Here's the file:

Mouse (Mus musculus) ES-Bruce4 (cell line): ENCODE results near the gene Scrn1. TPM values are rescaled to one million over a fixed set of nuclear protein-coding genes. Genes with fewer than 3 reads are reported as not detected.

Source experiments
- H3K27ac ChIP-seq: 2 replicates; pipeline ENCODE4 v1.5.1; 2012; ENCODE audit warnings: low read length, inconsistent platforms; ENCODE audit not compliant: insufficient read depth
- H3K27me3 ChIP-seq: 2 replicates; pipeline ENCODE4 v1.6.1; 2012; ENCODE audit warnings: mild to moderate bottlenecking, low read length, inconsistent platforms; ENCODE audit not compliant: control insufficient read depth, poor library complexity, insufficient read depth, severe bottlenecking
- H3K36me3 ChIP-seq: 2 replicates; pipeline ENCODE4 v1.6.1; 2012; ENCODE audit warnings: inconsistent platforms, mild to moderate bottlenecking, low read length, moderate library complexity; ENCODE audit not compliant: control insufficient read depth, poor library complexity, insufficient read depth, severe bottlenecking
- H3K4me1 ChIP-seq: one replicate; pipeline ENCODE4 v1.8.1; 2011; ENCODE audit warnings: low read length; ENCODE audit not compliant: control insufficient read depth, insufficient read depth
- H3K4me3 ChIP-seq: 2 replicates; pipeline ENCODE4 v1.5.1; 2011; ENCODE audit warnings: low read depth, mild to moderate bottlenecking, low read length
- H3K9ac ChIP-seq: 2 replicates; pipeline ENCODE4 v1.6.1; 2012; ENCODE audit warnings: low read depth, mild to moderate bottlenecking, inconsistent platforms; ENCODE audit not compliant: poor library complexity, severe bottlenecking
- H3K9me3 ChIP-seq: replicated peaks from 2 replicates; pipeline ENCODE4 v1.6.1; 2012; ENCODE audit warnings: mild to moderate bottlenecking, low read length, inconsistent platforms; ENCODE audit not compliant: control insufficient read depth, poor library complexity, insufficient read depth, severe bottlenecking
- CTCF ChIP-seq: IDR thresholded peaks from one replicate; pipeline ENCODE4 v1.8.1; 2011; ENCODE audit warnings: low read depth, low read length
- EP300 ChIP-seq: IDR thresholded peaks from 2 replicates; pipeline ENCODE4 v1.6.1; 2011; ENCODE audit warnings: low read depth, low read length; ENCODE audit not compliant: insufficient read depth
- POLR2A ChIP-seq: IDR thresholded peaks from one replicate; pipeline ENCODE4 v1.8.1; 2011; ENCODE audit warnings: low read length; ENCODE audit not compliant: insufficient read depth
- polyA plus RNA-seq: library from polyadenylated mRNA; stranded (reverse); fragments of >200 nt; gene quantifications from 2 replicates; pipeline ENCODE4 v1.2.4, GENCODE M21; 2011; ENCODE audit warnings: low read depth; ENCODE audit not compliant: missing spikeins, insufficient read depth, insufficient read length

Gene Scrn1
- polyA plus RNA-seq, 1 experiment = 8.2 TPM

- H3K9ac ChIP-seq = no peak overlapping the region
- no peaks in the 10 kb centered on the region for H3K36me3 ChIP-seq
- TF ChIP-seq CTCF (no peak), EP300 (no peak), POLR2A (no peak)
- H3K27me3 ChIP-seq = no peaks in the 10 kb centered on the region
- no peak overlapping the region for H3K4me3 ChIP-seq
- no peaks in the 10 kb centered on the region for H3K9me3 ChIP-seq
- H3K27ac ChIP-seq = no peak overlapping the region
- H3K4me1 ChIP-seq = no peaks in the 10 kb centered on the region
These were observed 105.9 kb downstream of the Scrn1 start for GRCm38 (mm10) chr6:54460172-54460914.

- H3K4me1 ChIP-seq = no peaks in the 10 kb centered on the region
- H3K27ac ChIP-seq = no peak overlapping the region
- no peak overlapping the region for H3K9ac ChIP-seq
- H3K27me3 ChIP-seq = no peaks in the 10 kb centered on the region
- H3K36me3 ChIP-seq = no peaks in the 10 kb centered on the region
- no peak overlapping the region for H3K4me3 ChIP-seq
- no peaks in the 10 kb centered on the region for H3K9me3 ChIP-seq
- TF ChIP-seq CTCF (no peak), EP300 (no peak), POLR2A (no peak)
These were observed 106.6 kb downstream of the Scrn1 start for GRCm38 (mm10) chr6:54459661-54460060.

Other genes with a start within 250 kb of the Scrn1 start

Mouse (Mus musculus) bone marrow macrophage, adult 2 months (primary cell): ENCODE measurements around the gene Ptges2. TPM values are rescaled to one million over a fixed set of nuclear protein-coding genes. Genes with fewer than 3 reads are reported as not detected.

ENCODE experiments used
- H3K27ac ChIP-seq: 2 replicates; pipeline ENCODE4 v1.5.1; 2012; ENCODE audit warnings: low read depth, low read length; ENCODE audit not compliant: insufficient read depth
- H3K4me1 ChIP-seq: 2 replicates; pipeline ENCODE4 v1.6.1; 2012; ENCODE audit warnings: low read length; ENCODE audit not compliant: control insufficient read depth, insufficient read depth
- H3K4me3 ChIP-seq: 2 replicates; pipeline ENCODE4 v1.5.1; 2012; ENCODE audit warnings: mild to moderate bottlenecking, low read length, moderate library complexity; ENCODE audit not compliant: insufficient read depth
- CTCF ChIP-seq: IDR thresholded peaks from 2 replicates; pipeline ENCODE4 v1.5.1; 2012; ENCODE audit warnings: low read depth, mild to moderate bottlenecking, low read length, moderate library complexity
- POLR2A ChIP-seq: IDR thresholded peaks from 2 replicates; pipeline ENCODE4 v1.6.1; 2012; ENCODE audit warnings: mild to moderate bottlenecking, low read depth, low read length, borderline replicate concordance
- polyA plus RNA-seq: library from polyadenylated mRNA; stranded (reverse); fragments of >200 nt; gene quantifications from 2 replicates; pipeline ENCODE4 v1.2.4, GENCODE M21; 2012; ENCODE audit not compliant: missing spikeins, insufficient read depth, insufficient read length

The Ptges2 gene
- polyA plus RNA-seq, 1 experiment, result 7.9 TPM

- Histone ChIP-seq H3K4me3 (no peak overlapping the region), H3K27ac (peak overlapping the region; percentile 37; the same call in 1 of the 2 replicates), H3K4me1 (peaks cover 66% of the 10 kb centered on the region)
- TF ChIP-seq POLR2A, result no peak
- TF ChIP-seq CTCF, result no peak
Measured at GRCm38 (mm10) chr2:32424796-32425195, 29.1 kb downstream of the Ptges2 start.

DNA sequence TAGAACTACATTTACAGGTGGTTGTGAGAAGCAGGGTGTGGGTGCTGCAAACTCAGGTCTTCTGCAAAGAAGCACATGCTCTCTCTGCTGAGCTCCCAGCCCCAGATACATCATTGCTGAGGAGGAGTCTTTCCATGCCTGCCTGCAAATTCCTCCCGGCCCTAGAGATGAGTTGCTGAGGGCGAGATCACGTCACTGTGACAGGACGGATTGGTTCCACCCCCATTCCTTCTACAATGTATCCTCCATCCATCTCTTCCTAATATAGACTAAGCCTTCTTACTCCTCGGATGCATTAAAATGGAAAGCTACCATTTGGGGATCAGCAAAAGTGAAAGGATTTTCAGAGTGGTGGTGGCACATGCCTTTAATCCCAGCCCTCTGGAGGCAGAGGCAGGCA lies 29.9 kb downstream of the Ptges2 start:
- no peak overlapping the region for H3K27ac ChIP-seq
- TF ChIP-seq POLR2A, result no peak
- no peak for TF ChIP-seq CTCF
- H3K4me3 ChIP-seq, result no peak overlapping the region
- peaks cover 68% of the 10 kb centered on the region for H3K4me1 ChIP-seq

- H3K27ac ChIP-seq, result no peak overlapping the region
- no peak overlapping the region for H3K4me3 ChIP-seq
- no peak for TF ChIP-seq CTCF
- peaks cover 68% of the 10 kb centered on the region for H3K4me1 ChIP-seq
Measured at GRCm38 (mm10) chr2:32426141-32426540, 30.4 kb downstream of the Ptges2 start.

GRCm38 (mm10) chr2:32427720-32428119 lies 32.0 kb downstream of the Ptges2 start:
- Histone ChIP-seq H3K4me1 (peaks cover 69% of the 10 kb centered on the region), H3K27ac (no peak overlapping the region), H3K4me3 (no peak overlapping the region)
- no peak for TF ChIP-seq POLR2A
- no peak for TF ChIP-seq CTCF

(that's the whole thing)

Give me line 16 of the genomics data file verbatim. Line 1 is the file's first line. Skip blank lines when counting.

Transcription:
- H3K9ac ChIP-seq = no peak overlapping the region